Nichols House Museum in Boston
Located in the historic Beacon Hill neighborhood of Boston, this large townhouse was constructed in 1804. It became the residence of Dr. Arthur Nichols and his family in 1885. His eldest daughter, Rose Standish Nichols, owned the house from 1934 until her death in 1960, when, through her bequest, it became a museum where priceless furnishings, artwork, and decorative accents re-create upper-class domestic life of the early 20th century. The house can be visited only by guided tour; check the website for hours and prices .
Glessner House in Chicago
While Gilded Age moguls were building castles, John Glessner envisioned something different: a real home. With an elegant stone exterior and red-tiled roof, Glessner House resembles a romantic fortress, but on a charming, domestic scale. The home, part of the Prairie Avenue Historic District in Chicago, is open to the public for guided tours and offers free admission on Wednesdays. See the Glessner House website for times and prices.
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Isabella Stewart Gardner Museum in Boston
The Isabella Stewart Gardner Museum offers the perfect blend of art and culture, with more than 7,500 masterworks from around the world as well as a full calendar of concerts and lectures. Completed in 1901, the museum was constructed to house the wide-ranging collection of artwork Gardner and her husband had amassed. Today, the museum is an absorbing, idiosyncratic reflection of the unconventional Gardner, who maintained a private apartment on the fourth floor. Tickets can be purchased online.
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Georgia O’Keeffe Home and Museum near Santa Fe
One of America’s foremost artists, Georgia O’Keeffe felt drawn to, and ultimately made her home in, northern New Mexico. Her work expresses “the wideness and wonder” of the natural world that so captivated her. Visitors can tour O’Keeffe’s home and studio in Abiquiu, about 60 miles northwest of Santa Fe; advance reservations are required.
Whitney Plantation in Louisiana
The Whitney Plantation, built in 1803 along the Mississippi River, documents the reality of life for slaves on a sprawling antebellum plantation. The restored property, which is about 50 miles west of New Orleans, encompasses slave cabins, the 1790 owner's house, outbuildings, and a Wall of Honor “engraved with the names of hundreds of slaves who lived, worked, and died there.” You can purchase tickets online up to 12 hours before the start of a tour.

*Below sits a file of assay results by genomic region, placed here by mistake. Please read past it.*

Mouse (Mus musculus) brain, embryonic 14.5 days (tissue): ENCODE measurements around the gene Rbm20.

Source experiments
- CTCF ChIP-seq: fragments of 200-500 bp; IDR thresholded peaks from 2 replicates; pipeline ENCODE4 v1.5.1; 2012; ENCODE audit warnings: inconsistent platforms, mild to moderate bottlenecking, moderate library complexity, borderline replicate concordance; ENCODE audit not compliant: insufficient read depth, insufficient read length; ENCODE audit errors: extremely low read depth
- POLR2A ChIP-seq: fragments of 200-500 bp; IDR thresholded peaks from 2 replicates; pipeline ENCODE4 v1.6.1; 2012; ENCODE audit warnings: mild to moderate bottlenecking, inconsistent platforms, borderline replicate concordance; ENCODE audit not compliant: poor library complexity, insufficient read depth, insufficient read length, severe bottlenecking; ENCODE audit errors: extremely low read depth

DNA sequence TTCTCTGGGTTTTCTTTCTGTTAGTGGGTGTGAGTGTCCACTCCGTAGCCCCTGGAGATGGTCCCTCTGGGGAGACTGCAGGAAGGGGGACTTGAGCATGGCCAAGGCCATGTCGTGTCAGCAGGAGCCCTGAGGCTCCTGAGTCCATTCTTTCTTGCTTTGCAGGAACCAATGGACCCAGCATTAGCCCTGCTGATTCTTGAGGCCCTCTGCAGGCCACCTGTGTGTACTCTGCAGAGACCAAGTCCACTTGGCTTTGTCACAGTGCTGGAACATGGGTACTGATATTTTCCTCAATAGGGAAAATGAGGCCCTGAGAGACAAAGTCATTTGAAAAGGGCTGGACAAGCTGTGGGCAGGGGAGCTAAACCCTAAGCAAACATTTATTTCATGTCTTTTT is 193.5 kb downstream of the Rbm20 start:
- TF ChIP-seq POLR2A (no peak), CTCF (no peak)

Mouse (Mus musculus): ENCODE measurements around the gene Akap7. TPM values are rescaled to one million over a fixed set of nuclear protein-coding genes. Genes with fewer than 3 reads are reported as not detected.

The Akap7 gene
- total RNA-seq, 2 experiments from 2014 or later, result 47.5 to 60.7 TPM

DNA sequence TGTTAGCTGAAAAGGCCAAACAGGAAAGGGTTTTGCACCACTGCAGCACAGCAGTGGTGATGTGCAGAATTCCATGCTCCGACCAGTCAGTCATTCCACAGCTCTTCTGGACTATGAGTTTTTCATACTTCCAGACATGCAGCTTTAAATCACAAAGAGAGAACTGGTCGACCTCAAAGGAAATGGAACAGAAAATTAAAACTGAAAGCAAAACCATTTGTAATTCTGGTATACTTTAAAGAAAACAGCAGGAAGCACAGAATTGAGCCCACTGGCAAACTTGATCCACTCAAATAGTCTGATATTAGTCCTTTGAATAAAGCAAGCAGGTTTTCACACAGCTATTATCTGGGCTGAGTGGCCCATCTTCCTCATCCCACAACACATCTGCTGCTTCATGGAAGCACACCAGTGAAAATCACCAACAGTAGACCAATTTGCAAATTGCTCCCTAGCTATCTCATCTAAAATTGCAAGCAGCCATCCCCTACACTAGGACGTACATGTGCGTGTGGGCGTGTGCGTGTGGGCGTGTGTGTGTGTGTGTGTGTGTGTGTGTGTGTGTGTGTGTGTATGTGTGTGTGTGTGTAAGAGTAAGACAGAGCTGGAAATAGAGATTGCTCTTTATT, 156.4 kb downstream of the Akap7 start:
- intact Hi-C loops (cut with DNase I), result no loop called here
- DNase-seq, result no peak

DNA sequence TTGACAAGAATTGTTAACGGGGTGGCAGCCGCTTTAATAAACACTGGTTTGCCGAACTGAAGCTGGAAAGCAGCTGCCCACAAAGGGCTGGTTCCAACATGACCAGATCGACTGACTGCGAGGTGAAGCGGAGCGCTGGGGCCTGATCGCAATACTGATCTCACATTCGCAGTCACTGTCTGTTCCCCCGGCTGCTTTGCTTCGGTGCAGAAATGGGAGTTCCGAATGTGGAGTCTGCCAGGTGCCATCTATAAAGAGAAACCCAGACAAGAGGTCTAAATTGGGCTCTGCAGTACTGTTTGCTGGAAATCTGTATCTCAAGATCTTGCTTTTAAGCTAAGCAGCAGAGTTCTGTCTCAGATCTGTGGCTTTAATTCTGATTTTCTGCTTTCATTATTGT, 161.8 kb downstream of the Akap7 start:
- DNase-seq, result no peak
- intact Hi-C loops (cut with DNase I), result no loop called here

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Emily Dickinson Museum in Amherst, Massachusetts
Dickinson is one of our nation's most beloved poets, and today her home is a museum dedicated to art and literature. The property includes two family estates, The Homestead, where Dickinson was born in 1830, and The Evergreens, where her older brother, Austin, lived with his family. Dickinson spent her entire life at The Homestead, which you can visit as part of a guided tour. It's the perfect place to explore during April, which is National Poetry Month.
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The Ringling—Ca’ d’Zan in Sarasota, Florida
It's not surprising that the Florida home of John Ringling, one of the five proprietors of The Ringling Circus, aka “The Greatest Show on Earth,” would be a fabulous, bigger-than-life Venetian-style palazzo. Upon its completion in 1926, Ringling commissioned a museum to display his significant art collection. Today, after a $15 million renovation in 2001, the house, museum, and gardens are a dazzling feast for the senses. A variety of tour packages are available.
Related: 35 Places in America That Look Like Foreign Countries
Fallingwater in Mill Run, Pennsylvania